Peer to Peer lending is a new financial tool that is only starting to emerge with some areas of personal finance. Could such ideas spread to the housing market? Could we one day see a Bitcoin revolution in housing finance?

Outside of these policy areas, supply will remain a key issue, supply in some markets is still to catch up with demand, and so this will keep pressure on prices, but this is not a universal trend. Investors are also less geographically focused on their own backyard, and so capital will flow to the stronger markets.

For developers, another emerging reality is that development sites have increased in value and demand remains very strong and competitive. Eventually, high site costs have to be absorbed into the final cost of apartments delivered to the market.

This article continues on the next page. Click below.


Infrastructure & Planning

In 2015, there needs to be an acceleration of infrastructure delivery, moving from what can at times appear to be endless planning.

Major projects are now more visible across Sydney, for example, and urgency might accelerate as both the State Government and Federal Governments look to election in March 2015 and early 2017 respectively.

In any election setting, activity on the ground is what counts. Activity means jobs, and delivery of infrastructure is an important goal as construction investment in the mining industry continues to fall.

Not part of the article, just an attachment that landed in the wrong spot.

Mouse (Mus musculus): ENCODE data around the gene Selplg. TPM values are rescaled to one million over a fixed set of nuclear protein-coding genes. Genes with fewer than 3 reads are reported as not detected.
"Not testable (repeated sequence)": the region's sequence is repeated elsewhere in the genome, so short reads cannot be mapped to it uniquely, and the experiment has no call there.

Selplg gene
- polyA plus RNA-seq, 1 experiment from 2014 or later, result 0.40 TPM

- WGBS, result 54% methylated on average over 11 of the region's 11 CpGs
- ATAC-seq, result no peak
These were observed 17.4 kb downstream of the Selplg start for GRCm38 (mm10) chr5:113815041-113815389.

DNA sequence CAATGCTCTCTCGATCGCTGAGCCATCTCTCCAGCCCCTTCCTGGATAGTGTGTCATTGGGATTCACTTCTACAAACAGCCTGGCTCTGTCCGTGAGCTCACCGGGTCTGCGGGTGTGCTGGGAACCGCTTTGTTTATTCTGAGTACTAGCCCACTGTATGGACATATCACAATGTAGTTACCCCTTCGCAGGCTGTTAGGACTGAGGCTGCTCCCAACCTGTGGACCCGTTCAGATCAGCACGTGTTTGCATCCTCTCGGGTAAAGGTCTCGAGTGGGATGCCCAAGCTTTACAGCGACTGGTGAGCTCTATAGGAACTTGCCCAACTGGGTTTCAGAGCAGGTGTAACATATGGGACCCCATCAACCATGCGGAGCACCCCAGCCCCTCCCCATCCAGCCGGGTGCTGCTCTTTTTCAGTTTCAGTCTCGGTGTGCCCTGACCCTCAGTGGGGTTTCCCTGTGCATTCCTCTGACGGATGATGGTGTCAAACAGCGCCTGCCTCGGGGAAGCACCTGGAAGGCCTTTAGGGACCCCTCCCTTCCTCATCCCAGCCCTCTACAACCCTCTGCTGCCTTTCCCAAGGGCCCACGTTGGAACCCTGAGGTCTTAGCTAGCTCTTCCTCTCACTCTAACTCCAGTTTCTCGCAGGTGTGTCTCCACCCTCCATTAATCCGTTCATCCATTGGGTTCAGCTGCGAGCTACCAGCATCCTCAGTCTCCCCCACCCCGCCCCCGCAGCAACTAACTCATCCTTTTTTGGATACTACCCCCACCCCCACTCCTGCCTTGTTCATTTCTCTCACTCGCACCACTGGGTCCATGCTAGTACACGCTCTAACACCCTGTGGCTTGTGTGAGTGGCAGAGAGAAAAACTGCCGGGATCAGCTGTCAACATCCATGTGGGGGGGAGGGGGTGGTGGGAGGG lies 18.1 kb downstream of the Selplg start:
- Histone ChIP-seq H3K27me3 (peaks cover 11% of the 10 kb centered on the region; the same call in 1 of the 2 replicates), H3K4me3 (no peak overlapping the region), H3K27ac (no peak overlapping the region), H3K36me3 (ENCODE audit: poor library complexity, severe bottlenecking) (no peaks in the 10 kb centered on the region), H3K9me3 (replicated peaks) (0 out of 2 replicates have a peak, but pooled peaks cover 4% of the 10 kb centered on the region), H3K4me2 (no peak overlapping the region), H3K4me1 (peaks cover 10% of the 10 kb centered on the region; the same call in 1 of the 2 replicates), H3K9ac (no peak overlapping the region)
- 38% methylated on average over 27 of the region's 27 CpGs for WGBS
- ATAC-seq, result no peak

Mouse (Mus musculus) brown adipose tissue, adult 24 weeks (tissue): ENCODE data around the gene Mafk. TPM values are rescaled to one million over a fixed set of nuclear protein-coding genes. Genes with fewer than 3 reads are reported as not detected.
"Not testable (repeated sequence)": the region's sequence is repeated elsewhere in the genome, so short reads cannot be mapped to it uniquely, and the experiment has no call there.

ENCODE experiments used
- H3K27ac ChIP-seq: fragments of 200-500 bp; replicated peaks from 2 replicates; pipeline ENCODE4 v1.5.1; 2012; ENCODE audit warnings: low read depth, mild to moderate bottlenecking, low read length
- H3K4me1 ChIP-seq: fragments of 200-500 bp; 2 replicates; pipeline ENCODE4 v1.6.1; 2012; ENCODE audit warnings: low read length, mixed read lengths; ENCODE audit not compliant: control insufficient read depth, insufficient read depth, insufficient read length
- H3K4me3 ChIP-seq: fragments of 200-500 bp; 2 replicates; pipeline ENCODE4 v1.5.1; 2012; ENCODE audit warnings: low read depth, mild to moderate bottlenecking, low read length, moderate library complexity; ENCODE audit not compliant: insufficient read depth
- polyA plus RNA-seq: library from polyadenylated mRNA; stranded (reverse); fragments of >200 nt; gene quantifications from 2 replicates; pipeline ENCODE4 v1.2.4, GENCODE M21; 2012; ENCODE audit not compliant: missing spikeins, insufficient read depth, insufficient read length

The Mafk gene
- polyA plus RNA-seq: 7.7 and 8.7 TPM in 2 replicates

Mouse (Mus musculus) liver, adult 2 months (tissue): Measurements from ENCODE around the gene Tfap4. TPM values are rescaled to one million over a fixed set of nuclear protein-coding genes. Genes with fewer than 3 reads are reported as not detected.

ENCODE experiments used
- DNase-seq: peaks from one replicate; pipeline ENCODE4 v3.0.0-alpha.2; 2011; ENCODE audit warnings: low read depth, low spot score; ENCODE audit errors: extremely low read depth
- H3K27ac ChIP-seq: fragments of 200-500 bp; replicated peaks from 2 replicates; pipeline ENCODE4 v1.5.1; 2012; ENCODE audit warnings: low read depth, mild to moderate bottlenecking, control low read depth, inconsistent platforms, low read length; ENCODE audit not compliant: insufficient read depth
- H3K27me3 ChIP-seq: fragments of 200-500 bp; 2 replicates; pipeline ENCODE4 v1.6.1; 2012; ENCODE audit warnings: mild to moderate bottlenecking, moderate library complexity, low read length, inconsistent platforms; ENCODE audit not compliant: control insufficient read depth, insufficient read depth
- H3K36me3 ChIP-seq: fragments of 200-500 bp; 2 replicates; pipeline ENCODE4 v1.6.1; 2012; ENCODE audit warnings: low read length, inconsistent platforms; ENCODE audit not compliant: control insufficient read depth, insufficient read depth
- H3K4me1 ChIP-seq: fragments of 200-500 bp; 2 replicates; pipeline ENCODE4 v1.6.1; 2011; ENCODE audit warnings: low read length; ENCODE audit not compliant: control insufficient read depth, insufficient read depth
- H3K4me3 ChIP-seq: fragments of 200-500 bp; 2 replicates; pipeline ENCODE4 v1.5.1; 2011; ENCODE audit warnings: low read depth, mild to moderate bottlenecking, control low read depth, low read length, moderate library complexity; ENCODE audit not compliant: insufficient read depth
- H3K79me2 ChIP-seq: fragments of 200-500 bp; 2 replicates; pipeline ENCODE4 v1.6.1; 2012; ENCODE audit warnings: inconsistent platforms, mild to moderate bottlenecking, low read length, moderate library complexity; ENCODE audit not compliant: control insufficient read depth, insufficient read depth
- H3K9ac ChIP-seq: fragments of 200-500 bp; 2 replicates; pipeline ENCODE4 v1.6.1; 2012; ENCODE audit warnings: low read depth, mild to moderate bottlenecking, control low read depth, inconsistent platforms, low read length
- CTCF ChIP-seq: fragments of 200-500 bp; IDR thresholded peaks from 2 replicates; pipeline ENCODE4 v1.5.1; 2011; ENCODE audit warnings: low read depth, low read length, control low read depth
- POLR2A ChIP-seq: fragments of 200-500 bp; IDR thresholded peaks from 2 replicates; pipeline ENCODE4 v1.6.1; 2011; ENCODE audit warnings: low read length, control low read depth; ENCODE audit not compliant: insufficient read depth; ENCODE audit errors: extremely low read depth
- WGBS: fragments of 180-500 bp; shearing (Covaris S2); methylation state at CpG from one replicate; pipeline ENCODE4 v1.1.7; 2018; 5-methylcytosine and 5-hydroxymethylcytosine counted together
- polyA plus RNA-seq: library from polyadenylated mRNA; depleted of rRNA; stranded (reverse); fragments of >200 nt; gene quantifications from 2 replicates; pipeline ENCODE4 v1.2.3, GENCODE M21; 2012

However, beyond any political will to accelerate the delivery of infrastructure, the other reality is that values and demand are also impacted as areas associated with these works become more attractive to buyers.

Across Sydney there’s now a growing list of major projects underway including the South West and North West Rail links, the light rail to the Inner West already in operation, and the CBD and East light rail, plus the West Connex. Areas near these projects will see further growth in the demand for project sites.

The NSW state Government has also now released its vision for Sydney in an expansive document, A Plan For Sydney. The plan includes an important step as it applies to the 41 local government areas and sets up a new body to deliver the vision. Planning issues are always central to the delivery of new homes and apartments, and so it is to be hoped that the policies outlined in the document become a reality.

Quality To Improve

Finance, taxation, infrastructure and government policy are all factors that impact the residential market, but in a more immediate way, there is also a continued trend towards an ongoing improvement in the design and quality of projects.

As buyers approach the apartment market more as a long-term home, and investors also look for quality, we are seeing some inspirational new projects emerge.

This quest for quality and innovation will continue throughout 2015, as will demand for projects with access to established local services and facilities, including transport.

The market in 2015 looks complex than it did this time last year. The current bull run has been with us since mid 2013, so there is a need to remain alert, as possible changes to interest rate settings and taxation policy may yet hold surprises. The resilience of the local economy will be key.

To read Part 1 of Peter Chittenden's 2015 outlook, click here.

 

Peter Chittenden

Peter Chittenden is managing director for residential of Colliers International.
Tags:
Economy
Infrastructure